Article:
A theory on time.

 

Ever feel like life is passing you by? Do days turn into weeks into months and years? Me too. And it makes me pretty nervous to think that I’m not making the most of every second. So for my five minutes of inspiration, I took a look into why time flies and how we can slow it down a notch or two.

IT STARTS WITH FIRSTS.       

Reflect for a moment, back to when you were a child. Did it feel like it went on forever? Apparently, the reason for this is because we’re experiencing lots of firsts. First Christmas, first ice cream, first school dance, first Tamagotchi (I had a dog, named Fred). These firsts built anticipation and novelty was high. So memories associated with firsts slow down our perception of time. And, looking back, this makes sense – we did experience a lot of firsts in those formative years.

IT’S ALL IN YOUR HEAD.  

 The concept of time perception is psychological and not linear. Put simply, novel, new experiences seem to slow time. Routine and repetition make it go faster. Think about a road trip you took somewhere new. Did it feel like forever to get there but way faster on the way home? That’s because en route you were absorbing everything, the smells, the scenery, the animals, but on the way back you’ve seen and smelt it all, you’re familiar with it so it passes by more quickly.

One example of speeding up time is when people are imprisoned. They lose the ability to distinguish one day from another as they see the same environments, the same people and have very little interaction. Time travels incredibly fast for them, years go by like they’re days. And when they’re released it’s a huge adjustment, like a time-machine that’s transported them into the future. So if you’re stuck in routine and the daily grind is getting you down, remind yourself that you have the freedom to mix it up.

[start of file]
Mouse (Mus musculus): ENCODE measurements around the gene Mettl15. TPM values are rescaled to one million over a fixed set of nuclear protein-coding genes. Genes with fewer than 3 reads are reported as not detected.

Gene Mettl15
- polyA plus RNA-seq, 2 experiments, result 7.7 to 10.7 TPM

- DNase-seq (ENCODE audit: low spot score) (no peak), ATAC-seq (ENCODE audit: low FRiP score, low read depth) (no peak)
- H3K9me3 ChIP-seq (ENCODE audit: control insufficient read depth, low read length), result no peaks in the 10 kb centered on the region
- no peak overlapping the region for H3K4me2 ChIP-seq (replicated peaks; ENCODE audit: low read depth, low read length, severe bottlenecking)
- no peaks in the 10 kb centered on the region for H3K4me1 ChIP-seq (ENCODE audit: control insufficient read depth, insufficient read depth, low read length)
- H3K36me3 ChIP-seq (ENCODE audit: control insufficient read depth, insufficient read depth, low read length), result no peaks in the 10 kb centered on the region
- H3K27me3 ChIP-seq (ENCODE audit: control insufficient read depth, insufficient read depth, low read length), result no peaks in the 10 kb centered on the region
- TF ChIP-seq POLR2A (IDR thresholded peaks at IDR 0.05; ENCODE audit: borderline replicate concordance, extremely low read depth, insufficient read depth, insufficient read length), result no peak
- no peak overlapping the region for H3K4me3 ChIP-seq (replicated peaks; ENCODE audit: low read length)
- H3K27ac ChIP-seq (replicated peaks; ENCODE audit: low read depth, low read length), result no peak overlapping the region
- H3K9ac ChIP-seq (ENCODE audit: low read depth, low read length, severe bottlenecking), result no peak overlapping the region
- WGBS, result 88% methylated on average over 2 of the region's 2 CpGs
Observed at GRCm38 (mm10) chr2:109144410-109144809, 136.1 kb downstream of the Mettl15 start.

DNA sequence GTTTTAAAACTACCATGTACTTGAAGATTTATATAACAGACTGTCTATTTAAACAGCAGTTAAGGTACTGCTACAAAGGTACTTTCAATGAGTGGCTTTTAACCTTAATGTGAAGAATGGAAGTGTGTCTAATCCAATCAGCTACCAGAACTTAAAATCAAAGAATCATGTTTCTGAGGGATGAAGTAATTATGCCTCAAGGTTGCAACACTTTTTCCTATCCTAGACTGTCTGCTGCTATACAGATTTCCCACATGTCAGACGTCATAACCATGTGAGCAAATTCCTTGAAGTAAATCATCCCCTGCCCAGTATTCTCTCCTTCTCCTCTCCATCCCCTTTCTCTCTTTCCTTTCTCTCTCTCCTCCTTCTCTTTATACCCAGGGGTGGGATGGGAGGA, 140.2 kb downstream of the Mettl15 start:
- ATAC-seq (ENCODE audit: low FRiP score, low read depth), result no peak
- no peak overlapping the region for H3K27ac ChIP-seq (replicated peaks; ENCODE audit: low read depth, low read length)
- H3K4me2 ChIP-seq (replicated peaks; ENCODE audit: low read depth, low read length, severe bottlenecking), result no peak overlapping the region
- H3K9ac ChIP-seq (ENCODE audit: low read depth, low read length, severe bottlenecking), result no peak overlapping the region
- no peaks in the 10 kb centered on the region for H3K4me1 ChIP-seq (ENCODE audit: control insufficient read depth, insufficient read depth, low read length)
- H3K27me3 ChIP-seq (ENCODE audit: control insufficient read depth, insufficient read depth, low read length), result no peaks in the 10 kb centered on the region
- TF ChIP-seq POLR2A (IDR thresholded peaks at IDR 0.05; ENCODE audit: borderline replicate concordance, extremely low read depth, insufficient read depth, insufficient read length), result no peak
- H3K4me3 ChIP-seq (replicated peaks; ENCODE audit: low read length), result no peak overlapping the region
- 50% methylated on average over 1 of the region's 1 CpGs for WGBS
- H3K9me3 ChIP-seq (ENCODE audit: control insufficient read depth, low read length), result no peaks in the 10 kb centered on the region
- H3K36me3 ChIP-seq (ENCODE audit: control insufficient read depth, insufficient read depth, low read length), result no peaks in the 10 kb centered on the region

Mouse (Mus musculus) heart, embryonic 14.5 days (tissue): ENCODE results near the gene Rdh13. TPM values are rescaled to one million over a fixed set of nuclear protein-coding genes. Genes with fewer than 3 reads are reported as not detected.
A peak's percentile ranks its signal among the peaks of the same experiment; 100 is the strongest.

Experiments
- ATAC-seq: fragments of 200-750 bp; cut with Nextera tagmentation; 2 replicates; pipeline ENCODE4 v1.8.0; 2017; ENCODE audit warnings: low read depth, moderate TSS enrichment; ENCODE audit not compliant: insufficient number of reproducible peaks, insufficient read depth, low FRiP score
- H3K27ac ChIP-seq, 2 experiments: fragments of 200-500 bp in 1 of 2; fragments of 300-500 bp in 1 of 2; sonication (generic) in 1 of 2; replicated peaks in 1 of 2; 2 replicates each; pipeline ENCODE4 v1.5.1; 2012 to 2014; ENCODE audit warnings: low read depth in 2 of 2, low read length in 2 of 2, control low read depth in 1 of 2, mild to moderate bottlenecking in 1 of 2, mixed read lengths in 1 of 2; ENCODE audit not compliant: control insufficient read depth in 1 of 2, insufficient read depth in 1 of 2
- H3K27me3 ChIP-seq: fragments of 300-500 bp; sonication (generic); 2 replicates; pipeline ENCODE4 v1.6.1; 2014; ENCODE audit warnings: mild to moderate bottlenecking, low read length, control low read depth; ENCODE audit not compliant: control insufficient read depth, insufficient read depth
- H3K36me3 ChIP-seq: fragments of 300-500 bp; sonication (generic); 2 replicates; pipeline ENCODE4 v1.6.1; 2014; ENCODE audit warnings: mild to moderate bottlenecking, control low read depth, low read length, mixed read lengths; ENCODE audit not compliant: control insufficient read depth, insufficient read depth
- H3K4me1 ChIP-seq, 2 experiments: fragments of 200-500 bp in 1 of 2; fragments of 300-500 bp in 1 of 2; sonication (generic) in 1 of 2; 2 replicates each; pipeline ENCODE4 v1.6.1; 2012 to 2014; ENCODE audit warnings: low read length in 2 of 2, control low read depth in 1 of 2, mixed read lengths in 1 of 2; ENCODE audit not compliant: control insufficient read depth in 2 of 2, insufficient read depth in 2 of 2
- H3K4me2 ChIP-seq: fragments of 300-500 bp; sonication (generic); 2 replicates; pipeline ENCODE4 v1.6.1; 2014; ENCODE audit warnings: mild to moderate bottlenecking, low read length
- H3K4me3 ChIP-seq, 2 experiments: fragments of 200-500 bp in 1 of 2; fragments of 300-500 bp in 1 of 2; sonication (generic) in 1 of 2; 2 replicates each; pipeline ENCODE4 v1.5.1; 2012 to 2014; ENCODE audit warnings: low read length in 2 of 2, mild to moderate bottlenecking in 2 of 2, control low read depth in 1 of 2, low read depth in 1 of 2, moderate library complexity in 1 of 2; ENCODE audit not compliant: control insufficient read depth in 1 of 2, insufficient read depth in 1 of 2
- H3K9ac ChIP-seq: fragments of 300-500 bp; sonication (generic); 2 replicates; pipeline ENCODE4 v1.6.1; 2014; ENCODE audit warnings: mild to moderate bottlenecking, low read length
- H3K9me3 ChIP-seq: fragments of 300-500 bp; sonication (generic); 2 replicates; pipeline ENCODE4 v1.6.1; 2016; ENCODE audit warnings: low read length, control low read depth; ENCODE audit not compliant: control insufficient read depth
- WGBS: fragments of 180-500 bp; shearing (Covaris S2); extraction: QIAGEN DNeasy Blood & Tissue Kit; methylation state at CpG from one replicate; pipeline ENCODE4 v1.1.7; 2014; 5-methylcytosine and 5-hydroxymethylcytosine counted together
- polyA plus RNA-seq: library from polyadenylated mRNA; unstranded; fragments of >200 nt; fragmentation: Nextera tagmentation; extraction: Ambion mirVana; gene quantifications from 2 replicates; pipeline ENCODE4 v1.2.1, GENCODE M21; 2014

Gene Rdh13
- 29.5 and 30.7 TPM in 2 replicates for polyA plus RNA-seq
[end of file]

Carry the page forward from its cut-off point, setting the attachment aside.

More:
CASE IN POINT:

Although we all read time in the same linear way, our perception can be different. Ask a few people around the office this question and see what answers you get back – “Next Wednesday’s meeting has moved two days forward, when’s the meeting?”

Spoiler alert: there’s no wrong answer.

If you said Monday, this is called a time-moving metaphor which means you see yourself as standing still in time, the future is coming towards you. But for you who said Friday, this is called an ego-moving metaphor, in other words, you see yourself moving forward in time, towards the future. Just like all perceptions in life, this one can change also. If you’re stuck in the departure lounge at the airport you’ll say Monday, because you’re bound to the lounge till your plane arrives. But in the arrivals lounge, you’ll say Friday because you’re free to leave and move forward with your life.

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ULTIMATELY, IT’S YOUR CALL.   

So what can we learn from all this? My take is that ultimately, we are in control of how fast our lives pass us by. We need to stop, reflect and act on it. Here’s a few tips to get you started:

  • Always push yourself out of your comfort zone to experience the new.
  • Take that annual leave and go on holiday, travel, see new things, meet new people.
  • Shake up your routines and get out of the daily grind.
  • Get off technology and get outside.

And ask yourself, what will be your ‘new’ today?

 
Michael Goldthorpe